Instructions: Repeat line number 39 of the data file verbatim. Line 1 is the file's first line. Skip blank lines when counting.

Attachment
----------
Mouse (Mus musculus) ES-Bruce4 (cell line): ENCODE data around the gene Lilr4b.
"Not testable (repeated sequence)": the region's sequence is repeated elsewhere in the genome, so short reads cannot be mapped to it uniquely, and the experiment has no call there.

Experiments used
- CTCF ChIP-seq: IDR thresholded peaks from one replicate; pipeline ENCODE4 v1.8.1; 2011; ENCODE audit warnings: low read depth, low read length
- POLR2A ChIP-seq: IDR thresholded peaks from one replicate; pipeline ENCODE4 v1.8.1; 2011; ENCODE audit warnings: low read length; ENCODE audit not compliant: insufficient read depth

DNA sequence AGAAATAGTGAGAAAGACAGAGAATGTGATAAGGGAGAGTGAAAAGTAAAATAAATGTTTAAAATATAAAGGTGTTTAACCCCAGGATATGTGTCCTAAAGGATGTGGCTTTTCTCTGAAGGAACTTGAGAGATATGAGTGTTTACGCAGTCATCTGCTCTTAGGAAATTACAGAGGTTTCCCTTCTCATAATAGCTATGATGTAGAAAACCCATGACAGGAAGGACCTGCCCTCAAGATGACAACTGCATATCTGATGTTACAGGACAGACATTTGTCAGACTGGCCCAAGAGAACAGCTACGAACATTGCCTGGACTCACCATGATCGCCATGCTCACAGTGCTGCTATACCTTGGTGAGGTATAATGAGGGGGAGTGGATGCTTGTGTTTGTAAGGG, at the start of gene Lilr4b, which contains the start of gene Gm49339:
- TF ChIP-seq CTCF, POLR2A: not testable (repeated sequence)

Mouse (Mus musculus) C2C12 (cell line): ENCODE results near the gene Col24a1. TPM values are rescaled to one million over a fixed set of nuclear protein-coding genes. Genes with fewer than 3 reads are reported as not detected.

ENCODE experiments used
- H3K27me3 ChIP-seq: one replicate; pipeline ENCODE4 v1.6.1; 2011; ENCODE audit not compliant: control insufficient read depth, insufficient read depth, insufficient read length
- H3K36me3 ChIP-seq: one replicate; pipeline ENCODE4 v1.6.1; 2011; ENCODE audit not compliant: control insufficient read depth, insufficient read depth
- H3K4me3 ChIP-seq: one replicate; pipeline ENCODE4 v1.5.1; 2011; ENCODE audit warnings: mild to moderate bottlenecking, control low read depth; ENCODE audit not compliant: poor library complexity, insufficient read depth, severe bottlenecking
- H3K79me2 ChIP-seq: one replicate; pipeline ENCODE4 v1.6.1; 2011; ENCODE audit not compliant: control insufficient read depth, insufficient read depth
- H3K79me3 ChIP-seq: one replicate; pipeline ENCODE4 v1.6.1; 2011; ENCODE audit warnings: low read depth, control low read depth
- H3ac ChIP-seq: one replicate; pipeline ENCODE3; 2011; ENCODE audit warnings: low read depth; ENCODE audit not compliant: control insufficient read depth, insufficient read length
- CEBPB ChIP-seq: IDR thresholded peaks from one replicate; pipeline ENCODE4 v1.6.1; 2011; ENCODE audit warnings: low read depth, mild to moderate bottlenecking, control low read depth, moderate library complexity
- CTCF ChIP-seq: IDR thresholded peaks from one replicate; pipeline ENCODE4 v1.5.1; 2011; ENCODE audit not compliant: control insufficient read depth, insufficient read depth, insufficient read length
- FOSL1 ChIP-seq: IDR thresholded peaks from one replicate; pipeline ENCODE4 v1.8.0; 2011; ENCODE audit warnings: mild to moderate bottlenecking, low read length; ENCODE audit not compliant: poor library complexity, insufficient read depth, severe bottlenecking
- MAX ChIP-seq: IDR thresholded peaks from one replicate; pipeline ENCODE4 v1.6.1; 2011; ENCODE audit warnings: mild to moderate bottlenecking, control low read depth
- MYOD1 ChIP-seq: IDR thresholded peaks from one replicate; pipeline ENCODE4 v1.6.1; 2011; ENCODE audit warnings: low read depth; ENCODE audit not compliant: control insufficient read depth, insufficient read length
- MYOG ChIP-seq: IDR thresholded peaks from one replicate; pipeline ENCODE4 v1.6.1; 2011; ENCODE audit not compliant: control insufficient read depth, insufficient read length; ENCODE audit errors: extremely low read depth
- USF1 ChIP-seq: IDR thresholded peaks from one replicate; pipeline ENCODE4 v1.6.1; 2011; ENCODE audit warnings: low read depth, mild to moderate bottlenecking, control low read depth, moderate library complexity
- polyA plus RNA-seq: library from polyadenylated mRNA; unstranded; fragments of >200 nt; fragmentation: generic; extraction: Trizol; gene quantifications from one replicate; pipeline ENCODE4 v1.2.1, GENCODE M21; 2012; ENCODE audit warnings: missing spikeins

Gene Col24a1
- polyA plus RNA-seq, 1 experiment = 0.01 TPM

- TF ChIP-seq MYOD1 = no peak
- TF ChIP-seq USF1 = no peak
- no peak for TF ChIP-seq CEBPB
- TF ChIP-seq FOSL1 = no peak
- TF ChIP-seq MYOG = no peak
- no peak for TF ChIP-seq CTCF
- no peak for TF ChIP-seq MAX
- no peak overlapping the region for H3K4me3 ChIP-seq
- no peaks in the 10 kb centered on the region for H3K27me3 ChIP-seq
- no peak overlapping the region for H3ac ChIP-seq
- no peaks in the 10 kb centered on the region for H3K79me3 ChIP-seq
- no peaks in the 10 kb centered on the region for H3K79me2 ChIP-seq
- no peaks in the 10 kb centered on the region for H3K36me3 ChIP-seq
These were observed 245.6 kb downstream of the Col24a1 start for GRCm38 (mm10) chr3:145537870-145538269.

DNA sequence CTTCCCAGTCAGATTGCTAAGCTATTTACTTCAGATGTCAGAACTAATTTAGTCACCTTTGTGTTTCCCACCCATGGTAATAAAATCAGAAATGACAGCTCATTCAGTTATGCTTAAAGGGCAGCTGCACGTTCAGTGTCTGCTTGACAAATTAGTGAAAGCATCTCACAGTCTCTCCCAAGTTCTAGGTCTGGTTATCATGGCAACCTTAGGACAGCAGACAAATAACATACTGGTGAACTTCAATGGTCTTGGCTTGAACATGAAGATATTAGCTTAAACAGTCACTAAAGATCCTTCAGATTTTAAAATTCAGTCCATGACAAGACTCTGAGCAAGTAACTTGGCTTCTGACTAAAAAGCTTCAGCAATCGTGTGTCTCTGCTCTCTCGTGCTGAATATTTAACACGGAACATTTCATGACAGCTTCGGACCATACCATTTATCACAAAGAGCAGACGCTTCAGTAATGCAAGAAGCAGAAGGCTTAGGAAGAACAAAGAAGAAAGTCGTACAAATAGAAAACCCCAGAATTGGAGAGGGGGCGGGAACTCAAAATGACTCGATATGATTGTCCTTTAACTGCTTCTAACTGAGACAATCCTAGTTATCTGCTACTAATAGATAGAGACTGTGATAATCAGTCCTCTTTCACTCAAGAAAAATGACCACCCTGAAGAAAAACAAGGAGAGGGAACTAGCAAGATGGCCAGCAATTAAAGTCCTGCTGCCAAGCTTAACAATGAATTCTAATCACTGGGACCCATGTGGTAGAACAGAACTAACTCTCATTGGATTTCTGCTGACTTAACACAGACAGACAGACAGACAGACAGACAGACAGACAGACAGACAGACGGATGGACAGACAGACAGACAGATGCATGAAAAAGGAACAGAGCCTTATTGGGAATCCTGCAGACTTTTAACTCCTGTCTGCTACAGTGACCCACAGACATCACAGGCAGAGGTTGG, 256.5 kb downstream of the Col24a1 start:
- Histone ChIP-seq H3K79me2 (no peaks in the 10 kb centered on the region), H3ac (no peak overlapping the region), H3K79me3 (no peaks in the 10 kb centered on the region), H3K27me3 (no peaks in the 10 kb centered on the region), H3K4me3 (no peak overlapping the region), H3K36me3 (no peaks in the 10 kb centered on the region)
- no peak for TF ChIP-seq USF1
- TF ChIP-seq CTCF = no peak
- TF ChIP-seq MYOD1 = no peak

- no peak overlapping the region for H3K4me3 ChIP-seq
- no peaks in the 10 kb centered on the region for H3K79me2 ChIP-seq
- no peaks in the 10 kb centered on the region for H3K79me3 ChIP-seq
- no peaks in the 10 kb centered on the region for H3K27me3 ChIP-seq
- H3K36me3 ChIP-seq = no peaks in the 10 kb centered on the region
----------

These were observed 245.6 kb downstream of the Col24a1 start for GRCm38 (mm10) chr3:145537870-145538269.